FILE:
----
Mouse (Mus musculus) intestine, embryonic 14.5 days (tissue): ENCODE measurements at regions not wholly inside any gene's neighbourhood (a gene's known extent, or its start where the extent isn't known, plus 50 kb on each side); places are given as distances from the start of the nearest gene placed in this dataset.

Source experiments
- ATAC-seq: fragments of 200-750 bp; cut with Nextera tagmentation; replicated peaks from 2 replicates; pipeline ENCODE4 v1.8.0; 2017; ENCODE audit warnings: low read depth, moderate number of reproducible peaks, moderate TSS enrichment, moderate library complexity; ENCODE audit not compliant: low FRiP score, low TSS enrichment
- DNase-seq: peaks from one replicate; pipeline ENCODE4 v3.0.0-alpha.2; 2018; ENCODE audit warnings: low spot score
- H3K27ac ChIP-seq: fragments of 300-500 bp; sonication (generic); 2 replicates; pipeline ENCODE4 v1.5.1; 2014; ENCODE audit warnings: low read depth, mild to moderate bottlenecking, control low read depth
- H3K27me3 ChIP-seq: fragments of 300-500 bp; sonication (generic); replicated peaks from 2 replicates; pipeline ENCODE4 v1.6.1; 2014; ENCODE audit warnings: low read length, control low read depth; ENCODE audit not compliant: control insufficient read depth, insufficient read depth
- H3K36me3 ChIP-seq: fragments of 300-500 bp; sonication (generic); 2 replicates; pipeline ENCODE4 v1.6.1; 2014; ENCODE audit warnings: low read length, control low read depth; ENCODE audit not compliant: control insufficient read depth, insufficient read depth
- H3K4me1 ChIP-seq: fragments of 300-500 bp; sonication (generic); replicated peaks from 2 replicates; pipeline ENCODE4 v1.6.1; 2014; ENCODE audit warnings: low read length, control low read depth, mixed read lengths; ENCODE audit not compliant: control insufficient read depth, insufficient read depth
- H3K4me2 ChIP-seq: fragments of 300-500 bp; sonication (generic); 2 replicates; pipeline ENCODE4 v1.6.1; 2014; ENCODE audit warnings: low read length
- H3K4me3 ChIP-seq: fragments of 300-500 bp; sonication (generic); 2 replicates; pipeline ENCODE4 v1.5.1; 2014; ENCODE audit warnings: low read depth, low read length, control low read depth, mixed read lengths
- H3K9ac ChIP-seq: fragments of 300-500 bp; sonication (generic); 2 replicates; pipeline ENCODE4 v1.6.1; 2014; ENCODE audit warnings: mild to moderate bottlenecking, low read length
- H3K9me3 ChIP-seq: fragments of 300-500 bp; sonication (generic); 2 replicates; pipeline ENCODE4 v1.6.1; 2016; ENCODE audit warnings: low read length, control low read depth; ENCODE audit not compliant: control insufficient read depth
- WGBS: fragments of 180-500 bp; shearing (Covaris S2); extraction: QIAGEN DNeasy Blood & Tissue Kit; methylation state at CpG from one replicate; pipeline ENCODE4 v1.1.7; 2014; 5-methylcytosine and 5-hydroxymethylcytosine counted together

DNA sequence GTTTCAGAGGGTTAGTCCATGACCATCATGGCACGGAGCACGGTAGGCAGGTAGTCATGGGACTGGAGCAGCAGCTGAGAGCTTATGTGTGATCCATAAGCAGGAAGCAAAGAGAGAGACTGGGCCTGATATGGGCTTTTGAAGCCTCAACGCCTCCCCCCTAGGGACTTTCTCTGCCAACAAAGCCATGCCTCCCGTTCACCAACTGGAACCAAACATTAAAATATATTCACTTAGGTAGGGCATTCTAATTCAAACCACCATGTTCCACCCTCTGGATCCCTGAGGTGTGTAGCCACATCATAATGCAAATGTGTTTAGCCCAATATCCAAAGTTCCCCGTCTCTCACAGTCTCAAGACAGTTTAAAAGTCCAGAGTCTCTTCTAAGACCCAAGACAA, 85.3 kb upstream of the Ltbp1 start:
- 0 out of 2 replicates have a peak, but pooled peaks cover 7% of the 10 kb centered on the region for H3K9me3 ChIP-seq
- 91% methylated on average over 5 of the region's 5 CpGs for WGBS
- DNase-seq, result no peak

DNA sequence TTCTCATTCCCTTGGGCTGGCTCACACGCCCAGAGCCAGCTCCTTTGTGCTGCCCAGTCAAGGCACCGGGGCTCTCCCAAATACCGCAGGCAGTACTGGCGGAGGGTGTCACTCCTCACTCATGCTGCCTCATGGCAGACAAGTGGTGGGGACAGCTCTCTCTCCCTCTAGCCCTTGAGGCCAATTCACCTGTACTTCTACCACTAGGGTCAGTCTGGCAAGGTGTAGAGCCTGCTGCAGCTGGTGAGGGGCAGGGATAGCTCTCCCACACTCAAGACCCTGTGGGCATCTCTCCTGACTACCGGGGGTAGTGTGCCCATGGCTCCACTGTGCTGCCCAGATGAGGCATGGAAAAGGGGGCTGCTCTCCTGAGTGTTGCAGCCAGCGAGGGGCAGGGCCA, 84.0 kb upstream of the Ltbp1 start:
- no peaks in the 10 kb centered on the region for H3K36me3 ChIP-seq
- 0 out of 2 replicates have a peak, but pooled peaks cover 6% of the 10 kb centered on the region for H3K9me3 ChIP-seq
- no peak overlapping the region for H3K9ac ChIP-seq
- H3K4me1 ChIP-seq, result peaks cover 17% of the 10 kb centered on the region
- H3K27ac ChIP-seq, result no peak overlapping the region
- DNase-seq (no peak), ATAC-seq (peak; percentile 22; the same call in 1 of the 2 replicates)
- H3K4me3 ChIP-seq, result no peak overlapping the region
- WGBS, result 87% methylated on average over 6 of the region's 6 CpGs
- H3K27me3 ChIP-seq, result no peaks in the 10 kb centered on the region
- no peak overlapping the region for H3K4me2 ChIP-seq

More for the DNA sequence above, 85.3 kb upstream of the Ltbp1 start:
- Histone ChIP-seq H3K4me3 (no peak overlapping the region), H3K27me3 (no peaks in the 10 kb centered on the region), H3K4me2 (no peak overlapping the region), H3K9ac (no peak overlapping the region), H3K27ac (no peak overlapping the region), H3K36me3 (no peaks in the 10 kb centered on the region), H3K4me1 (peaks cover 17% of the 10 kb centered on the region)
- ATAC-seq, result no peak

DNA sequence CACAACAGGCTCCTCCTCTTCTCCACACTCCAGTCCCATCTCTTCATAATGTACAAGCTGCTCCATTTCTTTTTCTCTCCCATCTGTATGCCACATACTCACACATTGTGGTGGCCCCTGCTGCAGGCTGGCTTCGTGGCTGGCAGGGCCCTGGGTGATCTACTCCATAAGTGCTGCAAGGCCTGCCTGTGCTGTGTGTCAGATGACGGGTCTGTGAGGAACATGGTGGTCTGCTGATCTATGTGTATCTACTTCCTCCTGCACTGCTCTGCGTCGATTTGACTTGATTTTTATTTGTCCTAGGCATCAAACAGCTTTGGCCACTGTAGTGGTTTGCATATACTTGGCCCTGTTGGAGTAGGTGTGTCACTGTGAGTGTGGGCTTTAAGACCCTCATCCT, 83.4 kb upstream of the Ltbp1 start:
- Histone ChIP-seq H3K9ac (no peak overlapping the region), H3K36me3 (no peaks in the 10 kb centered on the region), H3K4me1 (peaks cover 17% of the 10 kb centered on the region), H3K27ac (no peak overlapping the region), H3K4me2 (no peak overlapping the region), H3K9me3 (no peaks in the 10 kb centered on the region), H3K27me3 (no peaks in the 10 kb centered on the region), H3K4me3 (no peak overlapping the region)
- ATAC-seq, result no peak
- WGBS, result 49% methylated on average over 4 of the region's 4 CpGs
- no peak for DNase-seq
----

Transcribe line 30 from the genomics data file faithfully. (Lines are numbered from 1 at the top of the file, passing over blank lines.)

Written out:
- Histone ChIP-seq H3K4me3 (no peak overlapping the region), H3K27me3 (no peaks in the 10 kb centered on the region), H3K4me2 (no peak overlapping the region), H3K9ac (no peak overlapping the region), H3K27ac (no peak overlapping the region), H3K36me3 (no peaks in the 10 kb centered on the region), H3K4me1 (peaks cover 17% of the 10 kb centered on the region)